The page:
TSA Commissions Backscatter Scanner Health Study | Aero-News Network
Aero-News Network
RSS icon RSS feed
podcast icon MP3 podcast
Subscribe Aero-News e-mail Newsletter Subscribe

Airborne Unlimited -- Recent Daily Episodes

Episode Date

Monday

Tuesday

Wednesday

Thursday

Friday

Airborne On ANN

Airborne 03.23.15

Airborne 03.24.15

Airborne 03.25.15

Airborne 03.26.15

Airborne 03.27.15

Airborne Hi-Def On YouTube

Airborne 03.23.15

Airborne 03.24.15

Airborne 03.25.15

Airborne 03.26.15

Airborne 03.27.15

Thu, Dec 20, 2012

TSA Commissions Backscatter Scanner Health Study

National Academy Of Sciences To Conduct The Research

The Department of Homeland Security placed a notice on the Federal Business Opportunities website last week indicating that it would contract with the National Academy of Sciences to study health effects related to backscatter X-ray scanners.

The sole source contract will be awarded to the National Academy of Sciences pursuant to FAR 6.302-1.  A committee will "review previous studies as well as current processes used by DHS and equipment manufacturers to estimate radiation exposure resulting from backscatter x-ray advanced imaging technology (AIT) systems used in screening air travelers."

The committee will the be charged with providing a report with findings and recommendations on: (1) whether exposures comply with applicable health and safety standards for public and occupational exposures to ionizing radiation, and (2) whether system design (e.g., safety interlocks), operating procedures, and maintenance procedures are appropriate to prevent over exposures of travelers and operators to ionizing radiation. This study will not address legal, cultural, or privacy implications of this technology.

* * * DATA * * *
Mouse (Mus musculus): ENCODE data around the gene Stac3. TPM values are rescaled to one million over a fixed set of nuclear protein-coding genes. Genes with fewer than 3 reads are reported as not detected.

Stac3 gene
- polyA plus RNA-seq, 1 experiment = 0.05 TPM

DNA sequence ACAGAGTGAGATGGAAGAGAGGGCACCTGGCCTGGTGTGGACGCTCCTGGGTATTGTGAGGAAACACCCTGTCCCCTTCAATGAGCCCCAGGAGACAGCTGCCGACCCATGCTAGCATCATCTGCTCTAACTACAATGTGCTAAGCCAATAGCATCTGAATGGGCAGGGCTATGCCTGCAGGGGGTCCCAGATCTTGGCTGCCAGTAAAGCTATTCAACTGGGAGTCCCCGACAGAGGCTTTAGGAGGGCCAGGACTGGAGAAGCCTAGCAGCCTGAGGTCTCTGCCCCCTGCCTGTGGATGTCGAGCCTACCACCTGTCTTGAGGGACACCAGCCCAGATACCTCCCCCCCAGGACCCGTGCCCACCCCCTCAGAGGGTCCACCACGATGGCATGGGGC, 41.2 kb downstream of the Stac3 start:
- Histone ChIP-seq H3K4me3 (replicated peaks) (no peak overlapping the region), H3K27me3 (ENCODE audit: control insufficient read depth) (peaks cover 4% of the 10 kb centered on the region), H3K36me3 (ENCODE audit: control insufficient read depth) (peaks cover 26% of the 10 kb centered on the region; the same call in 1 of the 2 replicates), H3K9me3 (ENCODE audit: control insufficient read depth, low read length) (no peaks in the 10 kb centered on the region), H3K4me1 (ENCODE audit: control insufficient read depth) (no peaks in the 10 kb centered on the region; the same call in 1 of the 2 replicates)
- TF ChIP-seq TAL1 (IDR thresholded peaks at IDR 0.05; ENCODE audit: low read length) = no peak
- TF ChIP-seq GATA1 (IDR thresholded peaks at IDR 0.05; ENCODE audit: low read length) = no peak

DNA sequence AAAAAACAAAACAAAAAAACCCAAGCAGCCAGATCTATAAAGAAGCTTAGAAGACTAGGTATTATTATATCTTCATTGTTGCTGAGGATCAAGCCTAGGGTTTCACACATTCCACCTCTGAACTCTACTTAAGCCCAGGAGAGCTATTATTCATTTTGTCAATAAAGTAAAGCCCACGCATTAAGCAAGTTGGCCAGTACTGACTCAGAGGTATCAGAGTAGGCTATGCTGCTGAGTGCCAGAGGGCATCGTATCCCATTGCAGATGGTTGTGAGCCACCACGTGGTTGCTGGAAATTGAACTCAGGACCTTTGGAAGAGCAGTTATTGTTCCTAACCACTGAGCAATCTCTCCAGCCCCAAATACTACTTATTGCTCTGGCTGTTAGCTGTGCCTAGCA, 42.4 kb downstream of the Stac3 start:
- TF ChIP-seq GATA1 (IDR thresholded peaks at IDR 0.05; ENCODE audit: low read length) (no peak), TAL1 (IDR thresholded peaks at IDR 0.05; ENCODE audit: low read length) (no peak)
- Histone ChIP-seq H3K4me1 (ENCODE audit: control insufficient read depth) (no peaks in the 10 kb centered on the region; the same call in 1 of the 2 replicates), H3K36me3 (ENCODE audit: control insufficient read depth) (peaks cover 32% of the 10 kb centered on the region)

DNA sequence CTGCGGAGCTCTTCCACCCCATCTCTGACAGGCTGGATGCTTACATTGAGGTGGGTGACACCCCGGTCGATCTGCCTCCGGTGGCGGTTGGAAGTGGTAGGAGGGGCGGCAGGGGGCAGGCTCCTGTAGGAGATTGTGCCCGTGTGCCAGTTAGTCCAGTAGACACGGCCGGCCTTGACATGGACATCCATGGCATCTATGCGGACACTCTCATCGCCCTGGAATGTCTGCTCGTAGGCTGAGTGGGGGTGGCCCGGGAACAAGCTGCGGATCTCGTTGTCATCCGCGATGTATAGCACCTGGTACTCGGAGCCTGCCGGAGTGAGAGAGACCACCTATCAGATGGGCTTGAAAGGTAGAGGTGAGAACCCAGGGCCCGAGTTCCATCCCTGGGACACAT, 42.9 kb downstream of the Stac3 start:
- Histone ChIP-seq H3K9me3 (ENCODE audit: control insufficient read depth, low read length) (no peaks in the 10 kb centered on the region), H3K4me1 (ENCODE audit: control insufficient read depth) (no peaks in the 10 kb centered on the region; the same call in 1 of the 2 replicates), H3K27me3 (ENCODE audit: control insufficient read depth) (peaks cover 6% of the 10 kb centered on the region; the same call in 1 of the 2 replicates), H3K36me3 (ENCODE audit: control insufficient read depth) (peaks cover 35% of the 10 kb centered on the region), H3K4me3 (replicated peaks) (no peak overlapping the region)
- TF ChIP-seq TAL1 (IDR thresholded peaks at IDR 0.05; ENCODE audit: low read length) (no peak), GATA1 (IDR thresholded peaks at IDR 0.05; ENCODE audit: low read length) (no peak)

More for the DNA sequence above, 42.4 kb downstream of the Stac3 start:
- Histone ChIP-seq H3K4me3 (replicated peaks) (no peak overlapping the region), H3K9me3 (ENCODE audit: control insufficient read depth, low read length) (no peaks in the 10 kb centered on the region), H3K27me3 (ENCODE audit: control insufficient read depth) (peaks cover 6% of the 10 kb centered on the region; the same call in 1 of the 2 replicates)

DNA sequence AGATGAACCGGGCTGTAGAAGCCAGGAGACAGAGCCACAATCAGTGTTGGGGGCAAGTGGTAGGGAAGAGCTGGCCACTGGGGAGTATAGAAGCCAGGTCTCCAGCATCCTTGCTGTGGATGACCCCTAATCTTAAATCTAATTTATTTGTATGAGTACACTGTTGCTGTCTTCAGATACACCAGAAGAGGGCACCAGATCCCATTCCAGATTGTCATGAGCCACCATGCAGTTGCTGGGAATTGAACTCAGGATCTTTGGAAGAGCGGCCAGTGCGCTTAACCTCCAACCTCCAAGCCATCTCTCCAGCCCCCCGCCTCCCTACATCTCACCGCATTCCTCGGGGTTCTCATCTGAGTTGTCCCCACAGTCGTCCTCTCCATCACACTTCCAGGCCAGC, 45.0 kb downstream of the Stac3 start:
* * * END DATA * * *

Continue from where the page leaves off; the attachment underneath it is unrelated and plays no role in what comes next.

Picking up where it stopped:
In January, Senator Susan Collins (R-ME) introduced a bill that would require the Under Secretary for Science and Technology in the Department of Homeland Security to contract with an independent laboratory to study the health effects of backscatter x-ray machines used at airline checkpoints operated by the TSA, and provide improved notice to airline passengers. That bill has not made it out of committee.

TSA has held fast to its assertion that the effects of the radiation used by the machines is "negligible." The agency says on its website that "TSA uses two types of imaging technology, millimeter wave and backscatter. Currently, there are over 800 imaging technology units at approximately 200 airports. Advanced imaging technology screening is safe for all passengers and the technology meets national health and safety standards."

FMI: www.tsa.gov

Advertisement

More News

Airborne 03.27.15: Cockpit Changes Announced, Maine v UAVs, NBAA v Santa Monica

Also: AirVenture Update, Barnstorming Opines On Media Aero-Reporting, NTSB Update, ERAU Scholarships, Doolittle Raiders, Tecnam P2010 The loss of Germanwings Flight 9525 due to wha>[...]

IFALPA Strongly Condemns Leaking Of Germanwings CVR Data

Calls Release Of Early Data A 'Breach Of Trust' The International Federation of Air Line Pilots’ Associations (IFALPA) deplores and condemns the leaking of certain elements o>[...]

Airborne 03.27.15: Cockpit Changes Announced, Maine v UAVs, NBAA v Santa Monica

Also: AirVenture Update, Barnstorming Opines On Media Aero-Reporting, NTSB Update, ERAU Scholarships, Doolittle Raiders, Tecnam P2010 The loss of Germanwings Flight 9525 due to wha>[...]

Airborne 03.26.15: Airbus Crash 'Pilot Induced', B-29 Rollout, CC Rockets Ready

Also: ALPA v UAVs, Aero-Community Update: XPrize, FAA Streamlines UAS COAs, Airport Infrastructure, ATC Reform, New SpaceX Rocket Data retrieved from the Cockpit Voice Recorder (CV>[...]

Summerville, SC Makes Flowertown Festival A UAV No-Fly Zone

Violation Could Land UAV Operator In Jail The town of Summerville, SC has declared its annual Flowertown Festival a no-fly zone for UAVs.>[...]

blog comments powered by Disqus



Advertisement

Advertisement

Podcasts

Advertisement

© 2007 - 2015 Web Development & Design by Pauli Systems, LC